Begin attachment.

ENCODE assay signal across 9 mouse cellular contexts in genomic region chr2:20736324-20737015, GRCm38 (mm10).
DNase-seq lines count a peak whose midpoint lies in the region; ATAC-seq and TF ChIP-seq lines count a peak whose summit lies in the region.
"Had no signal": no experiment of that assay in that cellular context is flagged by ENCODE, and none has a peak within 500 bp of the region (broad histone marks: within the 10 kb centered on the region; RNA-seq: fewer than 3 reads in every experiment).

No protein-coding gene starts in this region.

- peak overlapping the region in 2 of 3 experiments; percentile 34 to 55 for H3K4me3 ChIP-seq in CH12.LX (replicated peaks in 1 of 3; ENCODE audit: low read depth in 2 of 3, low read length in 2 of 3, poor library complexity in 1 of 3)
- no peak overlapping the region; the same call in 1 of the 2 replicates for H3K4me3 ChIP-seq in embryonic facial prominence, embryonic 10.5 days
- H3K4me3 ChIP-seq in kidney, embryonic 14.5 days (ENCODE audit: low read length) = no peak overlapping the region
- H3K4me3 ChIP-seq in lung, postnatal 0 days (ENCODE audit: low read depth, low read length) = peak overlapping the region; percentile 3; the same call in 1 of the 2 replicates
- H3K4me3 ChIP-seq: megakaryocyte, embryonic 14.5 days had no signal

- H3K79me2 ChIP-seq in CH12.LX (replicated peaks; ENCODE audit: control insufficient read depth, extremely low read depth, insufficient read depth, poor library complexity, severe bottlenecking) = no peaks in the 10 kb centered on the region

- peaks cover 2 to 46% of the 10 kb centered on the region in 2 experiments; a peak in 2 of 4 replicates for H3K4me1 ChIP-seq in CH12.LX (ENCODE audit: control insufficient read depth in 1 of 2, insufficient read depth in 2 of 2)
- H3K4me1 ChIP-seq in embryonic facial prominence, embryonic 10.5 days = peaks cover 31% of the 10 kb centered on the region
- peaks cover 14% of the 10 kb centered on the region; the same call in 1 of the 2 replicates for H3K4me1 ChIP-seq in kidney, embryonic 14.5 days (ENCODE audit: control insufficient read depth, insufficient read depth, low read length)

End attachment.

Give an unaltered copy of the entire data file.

ENCODE assay signal across 9 mouse cellular contexts in genomic region chr2:20736324-20737015, GRCm38 (mm10).
DNase-seq lines count a peak whose midpoint lies in the region; ATAC-seq and TF ChIP-seq lines count a peak whose summit lies in the region.
"Had no signal": no experiment of that assay in that cellular context is flagged by ENCODE, and none has a peak within 500 bp of the region (broad histone marks: within the 10 kb centered on the region; RNA-seq: fewer than 3 reads in every experiment).

No protein-coding gene starts in this region.

- peak overlapping the region in 2 of 3 experiments; percentile 34 to 55 for H3K4me3 ChIP-seq in CH12.LX (replicated peaks in 1 of 3; ENCODE audit: low read depth in 2 of 3, low read length in 2 of 3, poor library complexity in 1 of 3)
- no peak overlapping the region; the same call in 1 of the 2 replicates for H3K4me3 ChIP-seq in embryonic facial prominence, embryonic 10.5 days
- H3K4me3 ChIP-seq in kidney, embryonic 14.5 days (ENCODE audit: low read length) = no peak overlapping the region
- H3K4me3 ChIP-seq in lung, postnatal 0 days (ENCODE audit: low read depth, low read length) = peak overlapping the region; percentile 3; the same call in 1 of the 2 replicates
- H3K4me3 ChIP-seq: megakaryocyte, embryonic 14.5 days had no signal

- H3K79me2 ChIP-seq in CH12.LX (replicated peaks; ENCODE audit: control insufficient read depth, extremely low read depth, insufficient read depth, poor library complexity, severe bottlenecking) = no peaks in the 10 kb centered on the region

- peaks cover 2 to 46% of the 10 kb centered on the region in 2 experiments; a peak in 2 of 4 replicates for H3K4me1 ChIP-seq in CH12.LX (ENCODE audit: control insufficient read depth in 1 of 2, insufficient read depth in 2 of 2)
- H3K4me1 ChIP-seq in embryonic facial prominence, embryonic 10.5 days = peaks cover 31% of the 10 kb centered on the region
- peaks cover 14% of the 10 kb centered on the region; the same call in 1 of the 2 replicates for H3K4me1 ChIP-seq in kidney, embryonic 14.5 days (ENCODE audit: control insufficient read depth, insufficient read depth, low read length)